Renamo boycotts Assembly opening

Afonso Dhlakama, the leader of Renamo. (AFP)

Afonso Dhlakama, the leader of Renamo. (AFP)

The left side of the Mozambique Assembly was empty on Monday, because not a single MP for the opposition Renamo showed up at the inaugural siting of the newly elected Assembly.

Afonso Dhlakama, the leader of former rebel movement Renamo that became an opposition party, ordered the boycott of the ceremony, saying they were still disputing the elections held in October last year.

Ruling party Frelimo, which turns 40 this year, won that poll but with a lower share of the votes than in 2009.

Dhlakama (62) made an impressive comeback, commanding huge crowds when most had thought his time in politics was over. He had disappeared in the Gorongosa mountains for two years and, from there, launched a low insurgency warfare. The government gave in to most of Renamo’s demands during negotiations to end the attacks.
The ruling party granted changes to the electoral law and agreed to the reintegration of Renamo’s armed forces into the military and the police.

Dhlakama is now demanding that a caretaker government be put in place to reform the electoral institutions and the police, before calling a new election.

Renamo is upping the stakes by threatening renewed violence, announcing secession of the country’s upper half. The opposition’s latest action is its boycott of the Assembly.In 2009 Dhlakama ordered a similar Assembly boycott, but 16 MPs went rogue and the others ended up regaining their seats discreetly.

Frelimo is showing no enthusiasm for the idea of a union government. Outgoing President Armando Guebuza said the idea of a caretaker government was “anarchic”.

Frelimo would risk a serious lack of credibility if it was only to hope that Dhlakama will run out of steam, given the growing discontent Guebuza has faced. Renamo specialist Michel Cahen said Dhlakama commanded strong support among the youth and in the central and northern areas of the country.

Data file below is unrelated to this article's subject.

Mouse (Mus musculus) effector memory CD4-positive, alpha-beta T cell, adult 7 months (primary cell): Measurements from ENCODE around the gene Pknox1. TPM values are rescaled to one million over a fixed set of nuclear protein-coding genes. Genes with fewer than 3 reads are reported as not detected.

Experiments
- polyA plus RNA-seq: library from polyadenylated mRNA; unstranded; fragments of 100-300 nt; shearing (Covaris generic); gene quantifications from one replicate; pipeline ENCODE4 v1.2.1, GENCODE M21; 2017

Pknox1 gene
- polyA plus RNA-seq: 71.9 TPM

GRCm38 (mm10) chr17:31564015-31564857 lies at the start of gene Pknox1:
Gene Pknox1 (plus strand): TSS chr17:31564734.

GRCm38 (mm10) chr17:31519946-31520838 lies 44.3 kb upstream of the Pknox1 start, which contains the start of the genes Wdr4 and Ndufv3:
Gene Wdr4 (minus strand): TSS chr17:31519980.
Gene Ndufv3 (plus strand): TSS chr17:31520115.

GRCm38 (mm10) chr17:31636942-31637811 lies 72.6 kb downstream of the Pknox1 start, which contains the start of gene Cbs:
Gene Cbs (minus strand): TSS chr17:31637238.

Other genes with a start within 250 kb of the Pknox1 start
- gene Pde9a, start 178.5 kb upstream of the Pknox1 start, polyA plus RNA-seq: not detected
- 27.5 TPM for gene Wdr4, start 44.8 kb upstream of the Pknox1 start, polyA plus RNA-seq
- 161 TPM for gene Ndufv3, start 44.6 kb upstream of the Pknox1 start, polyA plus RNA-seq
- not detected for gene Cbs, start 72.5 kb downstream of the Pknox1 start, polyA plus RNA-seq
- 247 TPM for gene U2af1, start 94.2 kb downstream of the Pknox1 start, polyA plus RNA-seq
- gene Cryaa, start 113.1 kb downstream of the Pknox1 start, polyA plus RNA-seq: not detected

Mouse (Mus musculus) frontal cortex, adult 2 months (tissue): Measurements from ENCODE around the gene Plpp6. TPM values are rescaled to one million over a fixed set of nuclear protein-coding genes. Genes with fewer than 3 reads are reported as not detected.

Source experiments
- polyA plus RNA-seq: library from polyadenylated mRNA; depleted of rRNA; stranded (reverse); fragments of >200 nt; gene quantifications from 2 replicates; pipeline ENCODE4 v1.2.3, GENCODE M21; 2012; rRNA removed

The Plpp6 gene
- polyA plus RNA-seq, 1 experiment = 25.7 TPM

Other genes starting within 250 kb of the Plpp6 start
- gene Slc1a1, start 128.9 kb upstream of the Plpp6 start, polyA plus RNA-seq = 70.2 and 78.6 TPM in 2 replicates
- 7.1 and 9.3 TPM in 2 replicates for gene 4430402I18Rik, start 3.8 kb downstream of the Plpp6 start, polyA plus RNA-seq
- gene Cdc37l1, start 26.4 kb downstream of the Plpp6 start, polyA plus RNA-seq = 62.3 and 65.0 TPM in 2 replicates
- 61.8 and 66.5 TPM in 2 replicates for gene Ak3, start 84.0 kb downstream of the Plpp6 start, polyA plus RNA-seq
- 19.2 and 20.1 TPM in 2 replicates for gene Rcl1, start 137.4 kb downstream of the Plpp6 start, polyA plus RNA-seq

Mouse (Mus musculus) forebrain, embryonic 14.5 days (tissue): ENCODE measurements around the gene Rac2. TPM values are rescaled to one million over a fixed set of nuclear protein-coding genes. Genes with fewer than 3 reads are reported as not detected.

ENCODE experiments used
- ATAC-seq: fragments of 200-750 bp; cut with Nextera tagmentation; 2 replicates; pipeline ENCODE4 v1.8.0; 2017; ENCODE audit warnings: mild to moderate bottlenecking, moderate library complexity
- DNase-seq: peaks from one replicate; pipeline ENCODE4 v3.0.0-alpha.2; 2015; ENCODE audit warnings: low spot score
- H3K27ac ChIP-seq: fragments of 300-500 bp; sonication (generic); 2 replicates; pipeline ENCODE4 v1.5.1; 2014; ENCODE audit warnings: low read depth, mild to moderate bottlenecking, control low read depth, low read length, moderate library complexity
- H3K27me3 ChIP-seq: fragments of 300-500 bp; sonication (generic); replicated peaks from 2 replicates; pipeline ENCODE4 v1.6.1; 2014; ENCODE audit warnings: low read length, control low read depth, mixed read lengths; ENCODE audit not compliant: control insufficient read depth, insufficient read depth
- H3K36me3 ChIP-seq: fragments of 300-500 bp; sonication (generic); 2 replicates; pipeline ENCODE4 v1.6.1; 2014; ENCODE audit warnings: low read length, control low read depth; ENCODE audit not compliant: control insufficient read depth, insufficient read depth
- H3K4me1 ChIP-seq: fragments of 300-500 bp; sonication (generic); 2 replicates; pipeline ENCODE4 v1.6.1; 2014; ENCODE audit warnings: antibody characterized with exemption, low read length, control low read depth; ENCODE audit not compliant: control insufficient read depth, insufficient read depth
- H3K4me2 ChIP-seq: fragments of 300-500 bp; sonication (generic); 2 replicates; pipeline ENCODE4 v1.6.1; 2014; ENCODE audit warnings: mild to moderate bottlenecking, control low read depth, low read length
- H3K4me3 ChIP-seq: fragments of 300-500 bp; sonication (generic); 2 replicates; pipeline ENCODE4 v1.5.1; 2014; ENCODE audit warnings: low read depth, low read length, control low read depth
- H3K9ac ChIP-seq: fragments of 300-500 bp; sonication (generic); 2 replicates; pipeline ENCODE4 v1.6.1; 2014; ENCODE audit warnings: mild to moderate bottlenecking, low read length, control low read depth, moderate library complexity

Last year Dhlakama won 36.6% of the votes, more than double his 2009 score, and was first in five provinces out of 11.

Frelimo has gone to some lengths to appease Renamo. In November the Assembly voted for a “leader of the opposition” statute that grants Dhlakama a generous salary and staff, among other perks reserved for high-profile officials.

But Dhlakama said this was an attempt to buy him off. “I wasn’t born to be leader of the opposition.”

Last Saturday in Beira, Dhlakama threatened to set up a “Republic of Central and Northern Mozambique”, of which he would be president. He said his intention was to not to divide the country but to form an autonomous province within Mozambique.

On Thursday president-elect Filipe Nyusi will announce his government after taking office. Frelimo’s views on Renamo will become more certain after the inauguration but analysts say it’s unlikely to change.

“Within Frelimo, the more radicalised branch has the stronger voice, which makes any settlement with Dhlakama unlikely in the near future,” said analyst João Mosca.

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